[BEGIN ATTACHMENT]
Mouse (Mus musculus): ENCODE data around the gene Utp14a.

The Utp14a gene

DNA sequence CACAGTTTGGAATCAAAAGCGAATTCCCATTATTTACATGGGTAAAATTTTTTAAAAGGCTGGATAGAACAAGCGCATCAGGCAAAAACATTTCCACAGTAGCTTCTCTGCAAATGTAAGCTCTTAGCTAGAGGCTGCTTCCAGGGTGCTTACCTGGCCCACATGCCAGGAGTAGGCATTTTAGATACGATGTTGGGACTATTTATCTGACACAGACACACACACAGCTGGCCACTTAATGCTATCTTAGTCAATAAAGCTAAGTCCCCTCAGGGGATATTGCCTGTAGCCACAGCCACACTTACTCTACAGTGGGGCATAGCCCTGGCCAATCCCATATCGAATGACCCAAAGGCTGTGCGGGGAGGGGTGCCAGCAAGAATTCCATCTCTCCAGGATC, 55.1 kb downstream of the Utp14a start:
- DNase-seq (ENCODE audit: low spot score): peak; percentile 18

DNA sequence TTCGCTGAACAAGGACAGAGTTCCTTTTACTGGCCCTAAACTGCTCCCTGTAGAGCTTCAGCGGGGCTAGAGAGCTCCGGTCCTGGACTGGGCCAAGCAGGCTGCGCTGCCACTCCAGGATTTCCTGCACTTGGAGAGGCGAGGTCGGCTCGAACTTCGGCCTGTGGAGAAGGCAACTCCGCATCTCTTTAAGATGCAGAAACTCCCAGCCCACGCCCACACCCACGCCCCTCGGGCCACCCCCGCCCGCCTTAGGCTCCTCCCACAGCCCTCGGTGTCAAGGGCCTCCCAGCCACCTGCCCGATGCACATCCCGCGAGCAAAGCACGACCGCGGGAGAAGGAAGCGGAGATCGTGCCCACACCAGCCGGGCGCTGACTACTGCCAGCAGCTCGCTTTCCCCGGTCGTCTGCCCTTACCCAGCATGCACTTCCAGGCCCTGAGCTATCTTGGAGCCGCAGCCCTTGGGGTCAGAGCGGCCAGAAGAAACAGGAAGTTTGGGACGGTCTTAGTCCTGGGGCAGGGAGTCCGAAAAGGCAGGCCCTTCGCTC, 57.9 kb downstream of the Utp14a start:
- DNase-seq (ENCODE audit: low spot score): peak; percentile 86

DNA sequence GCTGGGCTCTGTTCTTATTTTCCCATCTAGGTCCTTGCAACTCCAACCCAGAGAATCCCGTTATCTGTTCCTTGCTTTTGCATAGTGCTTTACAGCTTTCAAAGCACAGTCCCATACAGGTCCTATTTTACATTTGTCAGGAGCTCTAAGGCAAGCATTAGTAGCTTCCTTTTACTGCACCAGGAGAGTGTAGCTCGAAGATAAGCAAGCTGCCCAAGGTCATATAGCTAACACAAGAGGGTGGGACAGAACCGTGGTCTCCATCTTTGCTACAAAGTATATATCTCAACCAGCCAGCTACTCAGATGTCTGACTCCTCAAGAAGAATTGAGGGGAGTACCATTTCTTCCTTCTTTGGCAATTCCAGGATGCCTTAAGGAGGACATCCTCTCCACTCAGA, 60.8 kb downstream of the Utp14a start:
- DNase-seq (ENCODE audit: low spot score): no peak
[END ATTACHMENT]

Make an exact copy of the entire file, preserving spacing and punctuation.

Mouse (Mus musculus): ENCODE data around the gene Utp14a.

The Utp14a gene

DNA sequence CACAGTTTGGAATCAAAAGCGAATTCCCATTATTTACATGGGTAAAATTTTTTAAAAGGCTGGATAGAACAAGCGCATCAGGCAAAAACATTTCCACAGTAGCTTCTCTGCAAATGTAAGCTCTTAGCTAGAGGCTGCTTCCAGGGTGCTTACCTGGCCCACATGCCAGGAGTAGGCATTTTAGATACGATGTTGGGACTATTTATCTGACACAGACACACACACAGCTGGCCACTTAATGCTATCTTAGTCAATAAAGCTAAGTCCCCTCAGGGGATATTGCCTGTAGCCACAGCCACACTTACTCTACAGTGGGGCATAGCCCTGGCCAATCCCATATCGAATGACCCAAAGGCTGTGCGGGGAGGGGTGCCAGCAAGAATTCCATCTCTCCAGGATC, 55.1 kb downstream of the Utp14a start:
- DNase-seq (ENCODE audit: low spot score): peak; percentile 18

DNA sequence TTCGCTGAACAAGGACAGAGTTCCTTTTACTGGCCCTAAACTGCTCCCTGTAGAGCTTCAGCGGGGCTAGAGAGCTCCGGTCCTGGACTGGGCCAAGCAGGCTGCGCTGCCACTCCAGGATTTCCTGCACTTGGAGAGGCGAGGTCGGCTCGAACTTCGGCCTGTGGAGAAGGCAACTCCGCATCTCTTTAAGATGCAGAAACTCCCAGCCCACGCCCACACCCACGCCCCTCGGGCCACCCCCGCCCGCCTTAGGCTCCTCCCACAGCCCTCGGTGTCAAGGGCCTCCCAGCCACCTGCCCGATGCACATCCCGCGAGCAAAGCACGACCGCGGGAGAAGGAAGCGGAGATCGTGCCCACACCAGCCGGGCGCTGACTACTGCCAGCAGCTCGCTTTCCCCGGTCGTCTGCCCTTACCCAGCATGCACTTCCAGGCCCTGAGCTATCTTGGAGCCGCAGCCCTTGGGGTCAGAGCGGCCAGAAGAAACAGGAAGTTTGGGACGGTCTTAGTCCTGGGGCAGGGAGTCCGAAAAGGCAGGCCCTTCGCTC, 57.9 kb downstream of the Utp14a start:
- DNase-seq (ENCODE audit: low spot score): peak; percentile 86

DNA sequence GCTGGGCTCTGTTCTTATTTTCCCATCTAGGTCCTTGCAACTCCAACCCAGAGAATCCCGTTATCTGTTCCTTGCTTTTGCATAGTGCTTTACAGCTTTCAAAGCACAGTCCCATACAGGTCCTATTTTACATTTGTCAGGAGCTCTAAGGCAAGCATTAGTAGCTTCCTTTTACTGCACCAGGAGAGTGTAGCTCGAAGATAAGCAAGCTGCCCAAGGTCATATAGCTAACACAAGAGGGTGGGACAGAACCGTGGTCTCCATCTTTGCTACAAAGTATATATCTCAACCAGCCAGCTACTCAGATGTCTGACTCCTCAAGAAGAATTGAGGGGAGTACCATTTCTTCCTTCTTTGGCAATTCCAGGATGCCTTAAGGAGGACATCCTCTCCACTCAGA, 60.8 kb downstream of the Utp14a start:
- DNase-seq (ENCODE audit: low spot score): no peak